By Mike Powell
People walking down Grant and the neighborhoods of the now bustling West Side will notice the many different faces, languages, cultures, and new businesses that now populate the area. The huge influx of refugees that have come to call the city their home have helped immensely with this. According to a report by the Partnership for the Public Good (PPG), Erie County resettled over 9,500 refugees between 2003 to 2014. Just as recently as last year, based off data released by the New York Bureau of Refugee and Immigrant Assistance, Erie County alone resettled 1,800 refugees; that’s 35% of the total for New York State.
When a person living in Syria, from where Erie County received 35% of refugees last year, makes the choice to leave their home country, either due to war, persecution because of their politics, race, or religion, they can expect to be screened by 5 different U.S. agencies, including the FBI, Department of Homeland Security and the State Department. Throughout this process, applicants’ records are constantly referenced against new and incoming data. After this point, they are cleared to enter the United States and start their new life. Because of the current administration’s plan to cut funding and assistance for the country’s resettlement program, it was reported by the Buffalo News that Buffalo’s resettlement agencies expect to resettle only half of the number of refugees they were originally expecting. This is an issue that impacts Buffalo directly.
The men and women getting off that plane from places like Democratic Republic of the Congo, Syria and Iraq, have a daunting task ahead of them, as they are leaving the only home they’ve ever known where a good portion of their friends and family live, to then land in a place they’ve never been to, where there’s a sizable language barrier for some. But these people have seen and been through intense situations and have had to persevere through great hardship. The people I’ve met as a volunteer are simply amazing, so it’s no wonder then that the West Side has seen the resurgence it has with more and more shops opening up; new restaurants, businesses, community organizations, markets, and boutiques.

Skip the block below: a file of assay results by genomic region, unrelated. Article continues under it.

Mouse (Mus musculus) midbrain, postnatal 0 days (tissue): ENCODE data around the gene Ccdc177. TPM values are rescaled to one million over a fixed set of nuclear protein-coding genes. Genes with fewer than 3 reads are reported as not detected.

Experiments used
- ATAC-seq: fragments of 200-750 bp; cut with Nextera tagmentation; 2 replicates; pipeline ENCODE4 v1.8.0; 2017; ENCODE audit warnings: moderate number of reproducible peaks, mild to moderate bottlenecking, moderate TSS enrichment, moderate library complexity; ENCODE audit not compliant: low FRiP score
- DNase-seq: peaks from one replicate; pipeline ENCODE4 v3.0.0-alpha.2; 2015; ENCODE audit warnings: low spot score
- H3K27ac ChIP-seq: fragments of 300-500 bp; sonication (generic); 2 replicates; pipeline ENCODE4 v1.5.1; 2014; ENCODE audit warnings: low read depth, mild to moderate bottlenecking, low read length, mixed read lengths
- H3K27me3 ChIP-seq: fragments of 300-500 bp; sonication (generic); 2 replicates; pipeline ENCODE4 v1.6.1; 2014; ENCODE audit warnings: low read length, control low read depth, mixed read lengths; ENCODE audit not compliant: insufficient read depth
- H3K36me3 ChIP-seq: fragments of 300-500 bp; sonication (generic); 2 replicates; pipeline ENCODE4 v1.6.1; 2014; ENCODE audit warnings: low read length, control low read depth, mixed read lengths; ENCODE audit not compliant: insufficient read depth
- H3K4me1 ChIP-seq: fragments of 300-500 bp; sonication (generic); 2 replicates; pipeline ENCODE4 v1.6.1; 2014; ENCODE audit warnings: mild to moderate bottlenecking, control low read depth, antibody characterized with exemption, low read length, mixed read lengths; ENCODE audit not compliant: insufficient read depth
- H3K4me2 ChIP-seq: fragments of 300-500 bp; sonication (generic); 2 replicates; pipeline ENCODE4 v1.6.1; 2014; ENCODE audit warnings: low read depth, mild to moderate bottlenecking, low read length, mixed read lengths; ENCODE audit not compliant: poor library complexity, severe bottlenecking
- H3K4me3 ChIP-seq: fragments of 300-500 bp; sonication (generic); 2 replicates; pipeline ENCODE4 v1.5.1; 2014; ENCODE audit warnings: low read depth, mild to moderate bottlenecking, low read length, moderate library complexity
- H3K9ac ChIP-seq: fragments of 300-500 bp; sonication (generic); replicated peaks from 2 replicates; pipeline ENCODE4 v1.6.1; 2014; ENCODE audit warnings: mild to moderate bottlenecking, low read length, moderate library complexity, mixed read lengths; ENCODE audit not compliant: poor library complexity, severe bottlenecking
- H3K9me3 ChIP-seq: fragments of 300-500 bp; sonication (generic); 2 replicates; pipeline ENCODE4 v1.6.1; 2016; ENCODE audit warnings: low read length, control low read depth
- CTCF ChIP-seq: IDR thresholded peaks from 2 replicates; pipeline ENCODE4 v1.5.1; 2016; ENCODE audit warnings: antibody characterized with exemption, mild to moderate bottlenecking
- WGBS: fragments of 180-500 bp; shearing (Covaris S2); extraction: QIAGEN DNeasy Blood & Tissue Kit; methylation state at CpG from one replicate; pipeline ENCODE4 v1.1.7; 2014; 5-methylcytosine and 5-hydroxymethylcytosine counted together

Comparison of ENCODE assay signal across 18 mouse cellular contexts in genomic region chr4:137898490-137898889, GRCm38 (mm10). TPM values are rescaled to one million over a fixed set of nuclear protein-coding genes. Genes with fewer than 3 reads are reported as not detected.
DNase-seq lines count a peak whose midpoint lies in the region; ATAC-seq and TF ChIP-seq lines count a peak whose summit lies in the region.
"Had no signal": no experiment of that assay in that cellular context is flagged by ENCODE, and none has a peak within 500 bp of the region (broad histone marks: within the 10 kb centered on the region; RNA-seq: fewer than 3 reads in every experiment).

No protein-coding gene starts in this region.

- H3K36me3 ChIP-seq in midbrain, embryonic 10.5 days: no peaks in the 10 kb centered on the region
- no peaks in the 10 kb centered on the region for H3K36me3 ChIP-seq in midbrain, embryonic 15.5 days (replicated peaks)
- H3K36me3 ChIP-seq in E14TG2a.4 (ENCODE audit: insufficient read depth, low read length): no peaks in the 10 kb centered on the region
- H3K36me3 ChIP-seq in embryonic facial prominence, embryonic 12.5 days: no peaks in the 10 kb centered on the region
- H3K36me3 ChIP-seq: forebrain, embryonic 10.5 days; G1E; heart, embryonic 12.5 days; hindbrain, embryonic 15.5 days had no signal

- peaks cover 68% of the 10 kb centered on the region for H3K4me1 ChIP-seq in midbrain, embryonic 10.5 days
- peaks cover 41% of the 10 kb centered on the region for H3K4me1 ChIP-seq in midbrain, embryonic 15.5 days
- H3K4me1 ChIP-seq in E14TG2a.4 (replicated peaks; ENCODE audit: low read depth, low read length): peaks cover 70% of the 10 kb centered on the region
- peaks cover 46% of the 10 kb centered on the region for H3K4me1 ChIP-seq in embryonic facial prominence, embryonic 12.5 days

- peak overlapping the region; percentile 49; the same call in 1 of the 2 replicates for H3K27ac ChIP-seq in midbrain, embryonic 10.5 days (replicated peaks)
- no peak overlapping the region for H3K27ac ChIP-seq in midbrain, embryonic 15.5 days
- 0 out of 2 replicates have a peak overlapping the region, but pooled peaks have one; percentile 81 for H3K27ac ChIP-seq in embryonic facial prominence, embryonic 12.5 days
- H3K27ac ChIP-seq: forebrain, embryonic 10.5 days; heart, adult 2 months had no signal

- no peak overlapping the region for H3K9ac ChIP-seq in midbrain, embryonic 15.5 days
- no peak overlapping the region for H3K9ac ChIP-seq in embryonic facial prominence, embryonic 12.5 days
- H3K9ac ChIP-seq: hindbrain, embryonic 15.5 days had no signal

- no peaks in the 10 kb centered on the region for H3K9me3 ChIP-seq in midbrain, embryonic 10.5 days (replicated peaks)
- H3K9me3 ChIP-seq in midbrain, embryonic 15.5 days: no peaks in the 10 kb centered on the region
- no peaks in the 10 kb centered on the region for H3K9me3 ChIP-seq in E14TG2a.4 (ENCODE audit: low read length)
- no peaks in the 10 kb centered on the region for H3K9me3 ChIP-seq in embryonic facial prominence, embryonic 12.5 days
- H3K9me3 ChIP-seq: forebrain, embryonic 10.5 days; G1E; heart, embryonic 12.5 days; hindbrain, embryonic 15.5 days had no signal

That growth is starting to see a downturn. There’s the earlier mentioned cuts in resettlement funding, as well as an increase in housing costs in the area. An article published by the Washington Post found that over the last decade, housing costs on the West Side have grown by roughly 90%. An October, 2016 West Side demographic study by PPG found poverty rates as high as 50-60% in some areas of the Waterfront section. People who have lived there for years are struggling to find affordable housing. This is also affecting the various resettlement agencies who are no longer able to locate places for new refugees to stay. As a volunteer, I get to work directly to ensure that new residents to the city have the best chance available to them to make their transitional period as smooth as can be. That’s getting appreciably difficult. As housing costs increase, the quality of the living spaces available get, well, not very good. Not only that, but people are having to live in areas that don’t have an especially strong network or many community organizations set up. For a newly arrived Syrian for example, there’s a large group of Syrians and Arabic speakers who can help them get acclimated to their new life. As it’s planned for refugees to start living in Niagara Falls, none of those resources are really there.
That begs the question then, as to why you should care where people are living, or how much their housing costs. Census data for 2016 shows that Erie County has been losing residents (-0.2 percent from 2015). The population has been kept afloat due to incoming refugees, considering the net negative the region would see without them. According to census data collected by PPG, Buffalo, “…ranked last of 48 major metro areas in gaining immigrants…however saw a 33% rise in foreign born population, growing from 4.4% of the total population in 2000 to 6.0% in 2010.” This population influx has helped economically bolster the West Side, helped fill the staggering amount of vacant houses that are found throughout the city (the East Side of Buffalo and Niagara Falls region still lead the entire WNY region in vacant homes however), as well as impact the awarding of various state housing grants. It’s certainly a complicated issue, but one thing is for certain, the less people living in a city, the less of a city it becomes.